No Stop System

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Archizoom’s No stop city is a proposed dystopian conclusion to consumer-driven architectural development. In No stop city, the box store is the template applied to the entirety of occupiable space, resulting in the endless interior, a space that is so all-encompassing that it defines even the horizon. The project conveyed this notion of uniform regulated space in a series of drawings and installations in the nineteen sixties and seventies that expressed the group’s general discontentment with the homogenizing effects that capitalism was having on the world around them. These drawings included endless architectural column grids that wash over natural landscapes, perverse depictions of consumerist products artificially populating these spaces, and dystopic depictions of the alleged gridded falseness of a system that claims to be natural. What is perhaps most disconcerting is that the group insists that we are living in this world and not even aware of it. This is perhaps the most significant attribute of No-Stop City. Because it never ends, it would be impossible to recognize one was living in it.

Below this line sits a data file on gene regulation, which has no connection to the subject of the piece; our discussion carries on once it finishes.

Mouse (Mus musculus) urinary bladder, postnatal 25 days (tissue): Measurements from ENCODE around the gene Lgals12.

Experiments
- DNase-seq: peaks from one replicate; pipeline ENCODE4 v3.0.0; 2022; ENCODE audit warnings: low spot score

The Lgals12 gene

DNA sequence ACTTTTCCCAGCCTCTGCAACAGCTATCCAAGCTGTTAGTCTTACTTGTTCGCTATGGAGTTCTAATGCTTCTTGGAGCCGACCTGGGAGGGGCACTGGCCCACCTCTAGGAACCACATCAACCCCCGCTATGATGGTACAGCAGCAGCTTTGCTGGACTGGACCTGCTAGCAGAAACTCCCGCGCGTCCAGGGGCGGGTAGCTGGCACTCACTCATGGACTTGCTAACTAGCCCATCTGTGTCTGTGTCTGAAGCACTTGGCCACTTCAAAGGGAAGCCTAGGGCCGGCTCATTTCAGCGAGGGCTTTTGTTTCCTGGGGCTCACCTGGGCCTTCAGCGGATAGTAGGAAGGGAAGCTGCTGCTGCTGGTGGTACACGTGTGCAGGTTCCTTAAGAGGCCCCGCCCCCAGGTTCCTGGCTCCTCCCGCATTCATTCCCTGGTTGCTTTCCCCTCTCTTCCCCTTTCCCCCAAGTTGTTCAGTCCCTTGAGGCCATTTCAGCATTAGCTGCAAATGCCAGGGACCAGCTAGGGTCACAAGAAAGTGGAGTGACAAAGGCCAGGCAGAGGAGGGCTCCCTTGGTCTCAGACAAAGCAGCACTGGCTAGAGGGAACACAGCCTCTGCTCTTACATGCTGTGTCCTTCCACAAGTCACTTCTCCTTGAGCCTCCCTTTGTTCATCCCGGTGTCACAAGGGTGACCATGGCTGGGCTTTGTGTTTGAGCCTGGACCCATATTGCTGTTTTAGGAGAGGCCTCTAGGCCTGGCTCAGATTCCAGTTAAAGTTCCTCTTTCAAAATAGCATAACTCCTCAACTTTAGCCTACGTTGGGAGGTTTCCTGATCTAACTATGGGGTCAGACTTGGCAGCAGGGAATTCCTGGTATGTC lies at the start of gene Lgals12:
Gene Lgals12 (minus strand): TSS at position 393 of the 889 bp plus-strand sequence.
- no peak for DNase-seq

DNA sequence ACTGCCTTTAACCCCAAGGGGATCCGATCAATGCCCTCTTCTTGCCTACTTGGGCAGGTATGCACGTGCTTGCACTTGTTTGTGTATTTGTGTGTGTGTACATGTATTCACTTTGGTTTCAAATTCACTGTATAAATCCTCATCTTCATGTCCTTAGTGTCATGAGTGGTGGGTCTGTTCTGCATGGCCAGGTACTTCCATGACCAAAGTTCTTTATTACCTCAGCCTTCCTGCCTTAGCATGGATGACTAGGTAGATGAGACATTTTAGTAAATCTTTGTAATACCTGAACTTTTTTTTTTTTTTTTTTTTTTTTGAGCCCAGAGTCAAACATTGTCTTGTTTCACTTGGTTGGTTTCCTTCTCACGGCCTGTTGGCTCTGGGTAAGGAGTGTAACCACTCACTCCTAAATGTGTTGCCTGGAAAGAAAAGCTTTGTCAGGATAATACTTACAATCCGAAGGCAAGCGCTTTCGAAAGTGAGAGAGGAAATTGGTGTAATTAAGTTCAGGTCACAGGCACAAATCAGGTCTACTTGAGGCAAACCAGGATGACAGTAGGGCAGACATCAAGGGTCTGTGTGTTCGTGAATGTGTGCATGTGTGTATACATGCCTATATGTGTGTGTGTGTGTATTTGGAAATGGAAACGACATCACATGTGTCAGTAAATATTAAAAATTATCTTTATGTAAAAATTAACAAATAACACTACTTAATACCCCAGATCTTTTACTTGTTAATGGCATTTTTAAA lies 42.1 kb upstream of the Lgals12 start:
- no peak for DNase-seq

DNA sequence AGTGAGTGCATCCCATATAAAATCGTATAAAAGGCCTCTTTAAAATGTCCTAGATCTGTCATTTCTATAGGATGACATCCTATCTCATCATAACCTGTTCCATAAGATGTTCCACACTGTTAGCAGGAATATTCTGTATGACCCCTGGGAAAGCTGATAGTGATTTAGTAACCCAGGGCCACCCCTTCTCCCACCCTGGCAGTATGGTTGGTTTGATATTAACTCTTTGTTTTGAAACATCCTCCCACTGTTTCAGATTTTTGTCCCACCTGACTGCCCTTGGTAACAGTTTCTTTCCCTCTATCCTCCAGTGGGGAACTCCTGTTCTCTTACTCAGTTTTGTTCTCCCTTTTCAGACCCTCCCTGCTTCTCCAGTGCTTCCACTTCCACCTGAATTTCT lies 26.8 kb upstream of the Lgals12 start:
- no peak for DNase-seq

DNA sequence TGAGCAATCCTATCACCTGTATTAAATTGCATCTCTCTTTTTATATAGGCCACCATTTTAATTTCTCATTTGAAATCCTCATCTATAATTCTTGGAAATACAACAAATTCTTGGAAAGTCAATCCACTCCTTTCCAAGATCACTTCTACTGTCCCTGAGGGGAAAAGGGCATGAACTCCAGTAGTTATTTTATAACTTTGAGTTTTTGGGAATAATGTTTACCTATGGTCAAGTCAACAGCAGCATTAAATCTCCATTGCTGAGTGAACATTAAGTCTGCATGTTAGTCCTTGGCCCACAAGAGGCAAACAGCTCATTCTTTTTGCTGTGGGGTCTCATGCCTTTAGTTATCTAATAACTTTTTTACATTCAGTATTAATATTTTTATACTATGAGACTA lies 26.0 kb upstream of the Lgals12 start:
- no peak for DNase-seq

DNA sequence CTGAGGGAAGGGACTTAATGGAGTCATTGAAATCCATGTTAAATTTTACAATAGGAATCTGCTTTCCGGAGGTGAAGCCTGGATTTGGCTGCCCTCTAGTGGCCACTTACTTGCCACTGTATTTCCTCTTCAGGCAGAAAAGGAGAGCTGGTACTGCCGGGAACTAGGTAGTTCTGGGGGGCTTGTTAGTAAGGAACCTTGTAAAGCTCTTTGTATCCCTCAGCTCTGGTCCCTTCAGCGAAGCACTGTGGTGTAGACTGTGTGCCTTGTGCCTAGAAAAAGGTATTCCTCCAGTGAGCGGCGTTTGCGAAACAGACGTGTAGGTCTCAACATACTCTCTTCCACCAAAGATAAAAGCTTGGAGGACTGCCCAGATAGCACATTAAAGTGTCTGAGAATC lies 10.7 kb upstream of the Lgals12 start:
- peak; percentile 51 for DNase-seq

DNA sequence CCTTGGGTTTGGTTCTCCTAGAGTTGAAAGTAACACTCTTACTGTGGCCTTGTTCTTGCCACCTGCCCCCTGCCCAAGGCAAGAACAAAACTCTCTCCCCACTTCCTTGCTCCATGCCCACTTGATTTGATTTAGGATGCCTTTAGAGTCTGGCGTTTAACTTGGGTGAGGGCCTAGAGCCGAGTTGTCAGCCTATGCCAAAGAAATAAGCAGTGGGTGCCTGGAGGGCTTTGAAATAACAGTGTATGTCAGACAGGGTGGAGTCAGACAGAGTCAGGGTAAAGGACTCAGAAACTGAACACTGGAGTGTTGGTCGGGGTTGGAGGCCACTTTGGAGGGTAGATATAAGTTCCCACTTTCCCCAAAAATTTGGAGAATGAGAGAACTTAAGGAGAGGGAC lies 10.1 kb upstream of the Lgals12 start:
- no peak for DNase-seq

Published by Harrison Marek

Harrison is a graduate of the University of Texas at Austin with a master’s in architecture. He is the founder of Interval Design Inc. and has a strong interest in both the physical challenges of fabrication as well as the digital challenges of interactive design. Hoping to voice the opinions and perspectives that have driven him to these pursuits he is also the writer and curator of the blog Hyper Objective, a catalog of novel ideas realized through a careful investigation of the field of architecture and design.

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